The Yarn: Section 3

Now for the third 1500 words! I admit, I thought this was finished and that I had just forgotten to post it, but there was a whole chunk missing that just said “tdk figure this out later”. I guess I just forgot to finish it? MY BAD. If you click through to the master plot for this section, you’ll see just how badly I deviated from it.

Regardless, this section is actually only 1300 words long, even with the bit that I figured out today. So far I’m actually on track for Mr. Dent’s suggested word count, even with the too-long first half.

Liz was halfway out the window when Yates grabbed her calf.

“The plane’s ten minutes in the wrong direction. You gonna chase them down on foot?”

She was right. “We’ll get the plane and follow them,” Liz said. “Come on.”



“Why would we follow them? This whole thing is a hunch. We don’t even know if Brown had anything to do with it. You’re just going to waste your time chasing geese.”

A contact bauble popped up before she could retort (not that she had one). It was one of the boss’s lackeys,1 a cute secretary with a button nose and bubblegum hair.

“What?” Liz asked.

“Um,” the girl said. “Um, Ms. King wants me to tell you to ‘fix this. Now.’, she said.”

“Couldn’t she tell me herself?”

The girl shrugged. Liz swiped her away, told Yates what she’d said. “How do you suggest we ‘fix’ this?” she added. “If we can’t follow them?”

Yates curled her lip, and not into a smile. “Investigation? Talking to people?”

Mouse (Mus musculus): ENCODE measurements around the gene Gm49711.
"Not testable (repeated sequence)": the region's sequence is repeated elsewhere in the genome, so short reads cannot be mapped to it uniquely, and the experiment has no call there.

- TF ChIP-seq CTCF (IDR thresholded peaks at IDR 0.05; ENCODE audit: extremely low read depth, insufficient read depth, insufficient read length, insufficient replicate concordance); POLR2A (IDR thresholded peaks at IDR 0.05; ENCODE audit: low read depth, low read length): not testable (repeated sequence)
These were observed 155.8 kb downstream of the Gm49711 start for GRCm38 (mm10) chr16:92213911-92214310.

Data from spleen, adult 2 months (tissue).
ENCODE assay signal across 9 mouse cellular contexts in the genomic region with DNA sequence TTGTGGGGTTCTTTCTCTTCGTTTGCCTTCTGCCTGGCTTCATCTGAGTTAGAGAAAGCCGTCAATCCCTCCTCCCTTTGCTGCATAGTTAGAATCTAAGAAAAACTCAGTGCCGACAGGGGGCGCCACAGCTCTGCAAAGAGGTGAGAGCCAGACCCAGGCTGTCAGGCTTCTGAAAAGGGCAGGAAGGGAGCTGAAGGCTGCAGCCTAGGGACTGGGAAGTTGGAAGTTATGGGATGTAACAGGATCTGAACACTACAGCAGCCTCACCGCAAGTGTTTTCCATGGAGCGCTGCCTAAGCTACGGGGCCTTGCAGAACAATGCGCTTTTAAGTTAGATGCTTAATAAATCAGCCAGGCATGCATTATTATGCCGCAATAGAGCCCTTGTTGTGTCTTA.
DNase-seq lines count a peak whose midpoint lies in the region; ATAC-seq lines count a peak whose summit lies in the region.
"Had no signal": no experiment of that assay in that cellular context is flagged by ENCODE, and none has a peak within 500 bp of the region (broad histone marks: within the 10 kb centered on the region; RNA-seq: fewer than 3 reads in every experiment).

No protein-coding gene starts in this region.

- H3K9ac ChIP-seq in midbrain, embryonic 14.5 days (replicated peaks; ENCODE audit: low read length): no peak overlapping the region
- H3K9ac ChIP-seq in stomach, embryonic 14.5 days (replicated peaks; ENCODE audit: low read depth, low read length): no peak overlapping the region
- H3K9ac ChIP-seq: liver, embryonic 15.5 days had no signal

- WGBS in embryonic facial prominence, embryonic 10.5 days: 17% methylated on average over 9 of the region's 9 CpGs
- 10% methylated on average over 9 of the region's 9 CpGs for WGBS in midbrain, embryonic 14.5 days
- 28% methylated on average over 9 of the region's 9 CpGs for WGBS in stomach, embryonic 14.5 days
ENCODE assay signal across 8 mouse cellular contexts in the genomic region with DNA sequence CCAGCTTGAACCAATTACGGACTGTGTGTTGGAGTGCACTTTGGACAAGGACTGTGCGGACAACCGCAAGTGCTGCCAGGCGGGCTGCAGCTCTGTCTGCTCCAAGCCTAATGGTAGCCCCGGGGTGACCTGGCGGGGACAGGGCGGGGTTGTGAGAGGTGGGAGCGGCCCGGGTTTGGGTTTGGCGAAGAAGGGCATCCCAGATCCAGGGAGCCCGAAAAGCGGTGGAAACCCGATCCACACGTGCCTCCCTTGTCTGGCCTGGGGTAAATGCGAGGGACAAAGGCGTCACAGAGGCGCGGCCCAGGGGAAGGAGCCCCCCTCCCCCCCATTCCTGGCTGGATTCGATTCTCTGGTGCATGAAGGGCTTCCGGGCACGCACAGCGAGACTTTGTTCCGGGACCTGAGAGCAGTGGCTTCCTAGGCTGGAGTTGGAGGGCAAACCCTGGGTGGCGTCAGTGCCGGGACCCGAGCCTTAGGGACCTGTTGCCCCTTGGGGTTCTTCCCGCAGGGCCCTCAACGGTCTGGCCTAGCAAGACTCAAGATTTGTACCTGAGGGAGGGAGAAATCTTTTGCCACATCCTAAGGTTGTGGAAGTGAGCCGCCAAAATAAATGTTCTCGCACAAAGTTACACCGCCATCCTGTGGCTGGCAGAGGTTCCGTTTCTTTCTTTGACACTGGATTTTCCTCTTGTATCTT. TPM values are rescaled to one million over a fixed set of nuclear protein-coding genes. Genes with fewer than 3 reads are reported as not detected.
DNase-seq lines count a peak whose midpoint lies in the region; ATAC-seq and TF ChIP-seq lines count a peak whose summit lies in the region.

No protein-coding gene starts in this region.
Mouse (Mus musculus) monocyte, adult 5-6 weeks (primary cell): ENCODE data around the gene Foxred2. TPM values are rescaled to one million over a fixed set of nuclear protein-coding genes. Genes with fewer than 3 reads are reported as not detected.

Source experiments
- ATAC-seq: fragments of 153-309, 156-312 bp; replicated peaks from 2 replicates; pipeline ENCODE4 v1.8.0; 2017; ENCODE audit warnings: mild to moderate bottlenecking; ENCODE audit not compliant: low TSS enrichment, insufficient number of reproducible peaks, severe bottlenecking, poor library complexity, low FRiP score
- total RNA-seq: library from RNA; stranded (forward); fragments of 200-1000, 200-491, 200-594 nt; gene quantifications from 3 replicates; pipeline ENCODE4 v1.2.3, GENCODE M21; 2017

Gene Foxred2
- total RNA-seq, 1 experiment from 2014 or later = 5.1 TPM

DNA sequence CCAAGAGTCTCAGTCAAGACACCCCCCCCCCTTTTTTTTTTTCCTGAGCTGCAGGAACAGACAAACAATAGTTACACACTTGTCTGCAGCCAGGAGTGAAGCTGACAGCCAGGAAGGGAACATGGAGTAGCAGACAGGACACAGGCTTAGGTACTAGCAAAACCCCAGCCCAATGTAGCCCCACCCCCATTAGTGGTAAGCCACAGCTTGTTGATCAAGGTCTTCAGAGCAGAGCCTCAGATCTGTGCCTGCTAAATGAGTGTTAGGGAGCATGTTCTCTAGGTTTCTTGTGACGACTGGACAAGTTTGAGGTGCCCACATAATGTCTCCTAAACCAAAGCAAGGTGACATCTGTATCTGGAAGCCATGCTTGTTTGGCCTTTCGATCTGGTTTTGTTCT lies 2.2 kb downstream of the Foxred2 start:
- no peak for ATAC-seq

Liz followed them. Yates went back to the office for her investigation. Cams on both, of course, but Liz was in a plane doing minor stunts as she wheeled over the desert in search of the thugs. Yates was in her office reading. It was clear which shots would be used for the stream.

Liz dipped in low, her little plane closing in on the ground. The sand was dry this far out, dry enough that the truck tracks stood out like a cat scratch. She had lost them in the time she’d wasted arguing, but she’d catch up.

The tracks led to a little independent airstrip run by a couple of retirees with old stocks to burn though. She refueled her plane, threw in a big tip, then asked about the drivers of the beat-up truck that had been left there.

The old man smacked his dry lips. “They had a plane here. Bigger’n yours. Left the truck, said we could keep it. Not that we want it. You buying?”

“Do you know where they went?”

He called his wife over to confer. Liz sent another little tip his way, hoping it would ease their discussion.

“North,” he said. “Big fuel tank on that plane, but they only bought a quarter tank’s worth. Guess they’re not going far.”

The wife described the plane, but they had nothing more useful than that to say. The old girl waved, bangles jingling against her stick of a wrist, as Liz clambered back into the plane.
Maybe their plane was too small to need a flight plan, or maybe they had paid the right people off. Either seemed possible. But there was only one city you could get to on a quarter tank of a plane small enough to fly without plans: home. Liz headed that way, hoping she was right.

Easy flight. She did it fast, no tricks, and hoped Yates was doing something interesting for the viewers–which would be rare, of course. Liz tried to shut that thought down, since there was no use criticizing. Yates was doing her best, just like she was.

She was approaching the outskirts of town. There was an airstrip out here, both for folding two-mans like hers and the bigger planes like the one she was chasing, and a huge hangar for storage. She announced her callsign and location, and when no one had any issues, landed.

She was in a hurry, obviously. Usually she’d fold the wings and take the smaller door into the hangar. Closer to her parking bay. This time she landed and went straight for the big gate. She’d pay the fine for leaving her plane in the wrong bay.